(NAFB-September 12, 2019) — China is short on pork, but U.S. producers can’t fill the need until the tariff war ends. Washington hands argue passing the U.S.-Mexico-Canada Agreement (USMCA) might help the China effort. China consumes half the world’s pork, and before African swine fever destroyed a third of its pig herd and raised pork prices 50-percent, China was a top U.S. pork customer. But, National Pork Producers Council chief David Herring told Ag lawmakers in July a 62-percent tariff rate, now 72-percent, has cost U.S. pork producers more than one-billion dollars on an annualized basis.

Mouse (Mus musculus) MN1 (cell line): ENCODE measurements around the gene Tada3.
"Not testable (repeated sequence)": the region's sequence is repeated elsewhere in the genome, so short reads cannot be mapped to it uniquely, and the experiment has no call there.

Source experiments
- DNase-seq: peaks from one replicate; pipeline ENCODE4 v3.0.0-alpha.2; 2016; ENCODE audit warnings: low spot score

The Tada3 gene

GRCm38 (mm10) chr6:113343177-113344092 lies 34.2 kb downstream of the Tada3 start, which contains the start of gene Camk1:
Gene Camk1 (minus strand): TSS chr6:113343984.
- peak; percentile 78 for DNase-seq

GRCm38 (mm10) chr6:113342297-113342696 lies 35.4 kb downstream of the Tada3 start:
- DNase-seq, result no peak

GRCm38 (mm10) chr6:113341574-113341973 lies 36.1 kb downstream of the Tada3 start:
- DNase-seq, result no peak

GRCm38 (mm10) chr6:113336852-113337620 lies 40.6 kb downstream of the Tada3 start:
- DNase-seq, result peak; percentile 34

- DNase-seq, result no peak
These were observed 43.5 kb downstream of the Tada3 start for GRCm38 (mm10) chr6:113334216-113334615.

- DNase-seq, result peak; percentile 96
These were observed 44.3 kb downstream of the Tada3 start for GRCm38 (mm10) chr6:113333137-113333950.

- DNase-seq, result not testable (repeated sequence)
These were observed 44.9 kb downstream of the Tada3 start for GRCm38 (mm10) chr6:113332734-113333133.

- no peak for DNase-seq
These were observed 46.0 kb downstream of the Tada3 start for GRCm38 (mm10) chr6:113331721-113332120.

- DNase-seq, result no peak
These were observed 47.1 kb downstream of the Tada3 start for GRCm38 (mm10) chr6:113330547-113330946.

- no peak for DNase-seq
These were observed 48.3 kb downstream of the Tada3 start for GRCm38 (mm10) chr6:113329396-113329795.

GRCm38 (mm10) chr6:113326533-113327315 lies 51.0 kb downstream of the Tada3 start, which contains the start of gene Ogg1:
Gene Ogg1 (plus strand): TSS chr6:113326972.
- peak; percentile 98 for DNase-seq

“Were it not for the retaliatory duties on U.S. pork, we would be in an ideal position to meet China’s need for increased pork imports, and singlehandedly put huge dent in the U.S. trade imbalance with China. Instead, this trade opportunity’s fueling jobs, profits, jobs and rural development for our competitors.”
The U.S. and China will hold mid-level talks this month and plan to resume higher level negotiations in early October.
Source: National Association of Farm Broadcasters